Forget corn processing. Don't wait for switch grass. The real key to producing enough ethanol for America's cars and trucks this century is wood.
That's the contention of researchers at the State University of New York (SUNY). By revamping the way paper is made, they've found an economical way to extract important energy-rich sugars from the trees and then convert these sugars into ethanol, a gasoline additive, and other useful chemicals.
It's a process the researchers call a biorefinery. Installed at the nation's paper mills, biorefineries could produce 2.4 billion gallons of ethanol a year, they estimate, or 80 percent of the nation's projected need this year.
"We know our sources of fossil fuel aren't going to last forever," says Thomas Amidon, a professor at SUNY's College of Environmental Science and Forestry. "Biorefineries allow us to substitute a sustainable energy source: wood."
While the major component of hardwood trees is cellulose, from which paper is made, the second largest component is the sugar xylan. "Hardwoods contain about 35 percent xylan, while northern softwoods contain 9 to 14 percent," notes Dr. Amidon.
Currently, xylan is dissolved during wood processing in paper mills and not utilized. But when it is captured and fermented, xylan produces ethanol, which can be blended with gasoline. "We also expect to find uses for xylan for controlled release of pesticides and as a thickener," Amidon says.
In his biorefinery, extremely hot, pressurized water flows over a bed of wood chips to separate the cellulose for paper. Then the water is forced through a membrane that removes the sugars and acetic acid. What remains can be burned or gasified for combined heat and power uses.
The fermentation process does not use any harsh chemicals, Amidon notes. "The materials we dissolve in the water are natural to begin with. We know how to clean up water well. When it is clean, its release to the environment has no long-term negative consequences."
The process also produces smaller but valuable amounts of acetic acid. Acetic acid is a key ingredient in making polyvinyl acetate, which is widely used in construction materials. The commercial value of acetic acid is nearly three times that of ethanol: 45 cents per pound compared with 18 cents per pound.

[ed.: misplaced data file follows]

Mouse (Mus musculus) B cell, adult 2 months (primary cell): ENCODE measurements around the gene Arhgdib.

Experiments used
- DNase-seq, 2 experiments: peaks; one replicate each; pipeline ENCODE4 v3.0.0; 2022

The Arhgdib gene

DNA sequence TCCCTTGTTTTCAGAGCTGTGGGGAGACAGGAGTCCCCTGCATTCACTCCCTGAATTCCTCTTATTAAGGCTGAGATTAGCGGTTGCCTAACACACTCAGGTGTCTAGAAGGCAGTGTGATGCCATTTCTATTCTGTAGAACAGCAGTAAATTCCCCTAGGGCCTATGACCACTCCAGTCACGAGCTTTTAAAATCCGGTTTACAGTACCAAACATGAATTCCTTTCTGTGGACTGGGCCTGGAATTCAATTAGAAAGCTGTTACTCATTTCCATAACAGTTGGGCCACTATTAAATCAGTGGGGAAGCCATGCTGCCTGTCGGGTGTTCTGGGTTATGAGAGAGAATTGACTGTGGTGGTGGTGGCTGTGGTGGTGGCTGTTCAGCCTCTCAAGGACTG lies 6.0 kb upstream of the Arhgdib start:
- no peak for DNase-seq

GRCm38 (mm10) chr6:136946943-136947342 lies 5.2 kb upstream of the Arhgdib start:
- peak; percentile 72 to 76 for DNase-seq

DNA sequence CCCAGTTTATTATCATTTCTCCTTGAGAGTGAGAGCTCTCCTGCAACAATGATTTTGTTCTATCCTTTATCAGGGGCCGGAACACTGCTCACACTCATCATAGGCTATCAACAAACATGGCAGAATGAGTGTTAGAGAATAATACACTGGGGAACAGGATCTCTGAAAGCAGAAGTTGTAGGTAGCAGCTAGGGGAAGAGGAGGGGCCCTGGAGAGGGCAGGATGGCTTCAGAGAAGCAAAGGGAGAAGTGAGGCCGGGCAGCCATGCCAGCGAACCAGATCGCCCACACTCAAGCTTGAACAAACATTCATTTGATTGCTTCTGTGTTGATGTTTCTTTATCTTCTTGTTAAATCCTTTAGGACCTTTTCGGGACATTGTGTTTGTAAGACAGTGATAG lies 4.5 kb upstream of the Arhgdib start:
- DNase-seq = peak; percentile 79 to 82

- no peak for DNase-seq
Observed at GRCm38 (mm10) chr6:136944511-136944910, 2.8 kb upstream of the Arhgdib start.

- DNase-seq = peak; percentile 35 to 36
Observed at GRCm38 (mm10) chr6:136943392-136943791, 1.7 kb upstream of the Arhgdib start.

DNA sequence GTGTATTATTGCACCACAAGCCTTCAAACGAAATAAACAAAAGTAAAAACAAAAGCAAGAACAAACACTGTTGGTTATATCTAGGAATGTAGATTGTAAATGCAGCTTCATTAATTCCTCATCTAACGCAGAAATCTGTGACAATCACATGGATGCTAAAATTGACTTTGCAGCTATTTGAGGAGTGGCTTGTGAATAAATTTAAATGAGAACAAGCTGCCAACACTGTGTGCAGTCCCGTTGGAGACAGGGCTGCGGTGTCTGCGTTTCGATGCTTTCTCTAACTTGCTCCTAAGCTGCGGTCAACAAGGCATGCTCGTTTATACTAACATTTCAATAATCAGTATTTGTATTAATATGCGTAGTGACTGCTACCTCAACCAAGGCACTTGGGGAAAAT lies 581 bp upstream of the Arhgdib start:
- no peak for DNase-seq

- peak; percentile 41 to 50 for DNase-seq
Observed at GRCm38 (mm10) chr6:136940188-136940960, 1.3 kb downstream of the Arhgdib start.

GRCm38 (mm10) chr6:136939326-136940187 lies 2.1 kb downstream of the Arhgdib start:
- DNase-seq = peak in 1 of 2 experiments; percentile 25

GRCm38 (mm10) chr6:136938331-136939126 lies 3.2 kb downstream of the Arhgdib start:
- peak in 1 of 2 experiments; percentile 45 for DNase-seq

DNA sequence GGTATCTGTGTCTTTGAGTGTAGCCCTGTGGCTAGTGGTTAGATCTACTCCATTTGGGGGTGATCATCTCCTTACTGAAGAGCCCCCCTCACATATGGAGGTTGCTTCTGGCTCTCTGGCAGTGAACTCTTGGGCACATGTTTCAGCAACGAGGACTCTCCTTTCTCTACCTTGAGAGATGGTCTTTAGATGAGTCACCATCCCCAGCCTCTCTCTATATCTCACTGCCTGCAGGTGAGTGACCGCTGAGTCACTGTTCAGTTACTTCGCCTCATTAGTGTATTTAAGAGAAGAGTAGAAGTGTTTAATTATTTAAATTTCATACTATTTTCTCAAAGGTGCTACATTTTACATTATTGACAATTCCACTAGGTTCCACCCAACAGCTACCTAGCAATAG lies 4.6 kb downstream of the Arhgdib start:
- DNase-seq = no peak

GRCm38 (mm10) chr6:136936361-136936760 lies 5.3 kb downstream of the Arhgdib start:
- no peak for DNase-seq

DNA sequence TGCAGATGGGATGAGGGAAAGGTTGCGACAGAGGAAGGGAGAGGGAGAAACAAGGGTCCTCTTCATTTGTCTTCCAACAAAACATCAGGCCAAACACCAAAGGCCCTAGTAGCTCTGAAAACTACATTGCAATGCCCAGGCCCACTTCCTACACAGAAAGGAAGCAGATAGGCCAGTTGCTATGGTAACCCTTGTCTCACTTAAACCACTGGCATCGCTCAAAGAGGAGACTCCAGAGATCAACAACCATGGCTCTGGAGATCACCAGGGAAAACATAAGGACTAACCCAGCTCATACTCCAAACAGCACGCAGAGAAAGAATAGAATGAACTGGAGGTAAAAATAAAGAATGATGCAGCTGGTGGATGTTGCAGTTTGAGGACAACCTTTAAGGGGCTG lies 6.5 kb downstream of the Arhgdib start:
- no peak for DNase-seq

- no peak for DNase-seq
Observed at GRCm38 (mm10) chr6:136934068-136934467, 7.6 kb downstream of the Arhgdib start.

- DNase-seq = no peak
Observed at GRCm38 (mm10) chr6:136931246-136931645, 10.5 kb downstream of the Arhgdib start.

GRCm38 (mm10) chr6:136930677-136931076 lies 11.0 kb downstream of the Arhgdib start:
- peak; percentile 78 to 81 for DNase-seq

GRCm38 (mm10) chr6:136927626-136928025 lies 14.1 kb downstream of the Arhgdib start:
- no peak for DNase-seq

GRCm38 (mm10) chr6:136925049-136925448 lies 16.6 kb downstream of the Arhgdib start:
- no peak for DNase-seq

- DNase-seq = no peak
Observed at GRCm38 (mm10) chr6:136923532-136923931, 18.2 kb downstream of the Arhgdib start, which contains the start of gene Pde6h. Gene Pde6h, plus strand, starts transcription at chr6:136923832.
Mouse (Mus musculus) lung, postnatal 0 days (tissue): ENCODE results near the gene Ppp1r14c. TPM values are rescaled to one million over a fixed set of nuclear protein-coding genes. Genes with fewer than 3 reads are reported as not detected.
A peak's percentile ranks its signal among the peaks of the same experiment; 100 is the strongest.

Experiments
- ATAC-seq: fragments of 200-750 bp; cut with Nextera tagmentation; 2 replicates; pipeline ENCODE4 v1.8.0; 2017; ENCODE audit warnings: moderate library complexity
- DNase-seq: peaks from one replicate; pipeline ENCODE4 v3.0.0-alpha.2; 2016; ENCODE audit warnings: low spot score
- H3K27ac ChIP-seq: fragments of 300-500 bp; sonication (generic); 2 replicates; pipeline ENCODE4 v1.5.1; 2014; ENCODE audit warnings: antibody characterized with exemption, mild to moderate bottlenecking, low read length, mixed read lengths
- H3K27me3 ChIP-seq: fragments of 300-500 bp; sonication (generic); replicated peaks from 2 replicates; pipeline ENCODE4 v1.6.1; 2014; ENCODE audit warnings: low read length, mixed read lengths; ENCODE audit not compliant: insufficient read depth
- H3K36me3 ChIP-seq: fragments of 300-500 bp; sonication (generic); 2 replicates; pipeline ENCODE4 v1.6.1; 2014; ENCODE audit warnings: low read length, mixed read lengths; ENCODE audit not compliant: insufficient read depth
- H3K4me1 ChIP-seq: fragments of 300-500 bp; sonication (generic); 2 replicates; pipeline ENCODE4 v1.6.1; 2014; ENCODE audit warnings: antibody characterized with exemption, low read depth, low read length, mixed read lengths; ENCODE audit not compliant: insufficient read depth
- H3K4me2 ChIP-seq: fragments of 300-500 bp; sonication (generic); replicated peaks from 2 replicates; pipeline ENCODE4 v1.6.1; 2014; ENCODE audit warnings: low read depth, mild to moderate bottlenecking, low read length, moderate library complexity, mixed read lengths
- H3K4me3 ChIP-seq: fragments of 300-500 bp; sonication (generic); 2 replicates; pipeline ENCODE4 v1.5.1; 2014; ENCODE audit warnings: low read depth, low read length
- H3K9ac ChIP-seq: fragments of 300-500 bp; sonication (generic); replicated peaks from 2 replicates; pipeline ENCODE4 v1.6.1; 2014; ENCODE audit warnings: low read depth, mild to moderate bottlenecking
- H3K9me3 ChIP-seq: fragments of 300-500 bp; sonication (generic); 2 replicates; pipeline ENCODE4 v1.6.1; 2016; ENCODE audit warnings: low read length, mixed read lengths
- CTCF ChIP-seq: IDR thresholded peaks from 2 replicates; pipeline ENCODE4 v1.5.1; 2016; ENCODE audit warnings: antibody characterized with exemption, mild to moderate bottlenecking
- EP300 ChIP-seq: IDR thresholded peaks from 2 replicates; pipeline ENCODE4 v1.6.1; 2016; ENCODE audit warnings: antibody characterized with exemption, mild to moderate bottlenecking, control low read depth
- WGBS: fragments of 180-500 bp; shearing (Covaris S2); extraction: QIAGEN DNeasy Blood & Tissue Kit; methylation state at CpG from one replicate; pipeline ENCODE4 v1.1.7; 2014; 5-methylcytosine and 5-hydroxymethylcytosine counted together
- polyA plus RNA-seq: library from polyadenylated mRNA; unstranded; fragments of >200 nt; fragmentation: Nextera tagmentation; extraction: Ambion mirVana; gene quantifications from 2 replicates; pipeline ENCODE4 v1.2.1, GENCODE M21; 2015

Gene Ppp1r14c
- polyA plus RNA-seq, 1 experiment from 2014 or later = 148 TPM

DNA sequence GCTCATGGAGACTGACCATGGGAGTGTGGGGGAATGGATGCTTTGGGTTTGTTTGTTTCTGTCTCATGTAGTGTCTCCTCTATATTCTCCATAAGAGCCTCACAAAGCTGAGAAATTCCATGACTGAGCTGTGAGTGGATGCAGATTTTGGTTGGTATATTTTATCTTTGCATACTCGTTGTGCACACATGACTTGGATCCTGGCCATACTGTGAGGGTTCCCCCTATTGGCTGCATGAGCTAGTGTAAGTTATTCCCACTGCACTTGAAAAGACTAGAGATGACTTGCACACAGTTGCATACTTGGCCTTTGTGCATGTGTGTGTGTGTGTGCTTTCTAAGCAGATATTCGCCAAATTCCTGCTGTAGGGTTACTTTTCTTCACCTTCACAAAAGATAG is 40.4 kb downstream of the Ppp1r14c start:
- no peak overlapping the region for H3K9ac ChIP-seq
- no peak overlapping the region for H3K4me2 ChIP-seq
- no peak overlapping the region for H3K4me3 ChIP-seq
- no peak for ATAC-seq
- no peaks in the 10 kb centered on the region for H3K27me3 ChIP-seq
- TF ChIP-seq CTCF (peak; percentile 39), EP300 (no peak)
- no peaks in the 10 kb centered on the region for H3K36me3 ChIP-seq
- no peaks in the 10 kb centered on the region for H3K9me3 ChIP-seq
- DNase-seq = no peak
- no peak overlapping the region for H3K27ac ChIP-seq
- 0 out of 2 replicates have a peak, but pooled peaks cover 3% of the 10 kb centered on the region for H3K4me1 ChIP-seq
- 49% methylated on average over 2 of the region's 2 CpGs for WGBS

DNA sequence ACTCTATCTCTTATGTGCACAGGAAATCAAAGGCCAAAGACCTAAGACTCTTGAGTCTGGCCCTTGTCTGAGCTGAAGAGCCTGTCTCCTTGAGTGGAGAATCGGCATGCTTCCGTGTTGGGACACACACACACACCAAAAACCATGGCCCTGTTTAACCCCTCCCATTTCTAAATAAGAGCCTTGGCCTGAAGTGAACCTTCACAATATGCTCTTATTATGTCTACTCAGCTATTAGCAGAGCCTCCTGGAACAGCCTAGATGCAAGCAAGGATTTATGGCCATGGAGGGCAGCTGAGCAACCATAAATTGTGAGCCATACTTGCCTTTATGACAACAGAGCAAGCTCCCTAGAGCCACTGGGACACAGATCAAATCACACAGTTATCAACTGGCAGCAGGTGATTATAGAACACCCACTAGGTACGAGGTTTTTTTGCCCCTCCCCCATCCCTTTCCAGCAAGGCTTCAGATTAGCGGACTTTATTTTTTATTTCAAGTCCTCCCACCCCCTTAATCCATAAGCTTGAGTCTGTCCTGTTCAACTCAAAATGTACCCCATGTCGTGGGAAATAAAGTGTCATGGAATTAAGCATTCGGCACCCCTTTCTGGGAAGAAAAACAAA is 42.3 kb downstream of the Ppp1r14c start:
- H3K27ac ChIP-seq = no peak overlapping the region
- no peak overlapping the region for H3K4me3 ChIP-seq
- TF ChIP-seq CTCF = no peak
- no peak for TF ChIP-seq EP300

Trees have several advantages over other agricultural products for this process, Amidon adds. Wood is a perennial crop that can be harvested every month of the year. It is relatively dense and slow to decay, which facilitates transportation and storage. Large-scale manufacturing operations need to function year-round to be economic and using wood as the raw material base allows that.
Another potential use of biorefineries is in wood-to-energy power plants. Toward that end, researchers at the SUNY center are developing "biomass willow," a fast-growing shrub that works well in the biorefinery process and takes far less energy to produce than corn does, experts say.
Wood-to-energy plants typically burn wood waste - from logging operations, for example. "One of the biggest challenges we face is locating sufficient quantities of this fuel at prices that allow us to earn a profit," says Lloyd Kolb, chief operating officer of Lyonsdale Biomass LLC. But by using biomass willow and integrating a biorefinery within the operation to capture the valuable sugars, the economics of the business improve, he adds.
Lyonsdale, along with International Paper in Stamford, Conn., the world's largest paper company, are two corporate supporters of the SUNY center, which is also partnering with New York State and others to further fund demonstration trials to produce ethanol from wood.
"We view this commercial demonstration as the key final step before full-scale development and commercial applications," which might be two years away, says Michael Brower of the SUNY Center for Sustainable and Renewable Energy.
That timetable is reasonable, although International Paper says it has not set a schedule for commercializing the process.
Biorefineries have the potential to double the profits of the paper industry by turning out value-added products while paper mills continue making conventional paper products, according to Masood Akhtar, a council member of TAPPI, a technical association for the pulp and paper industry.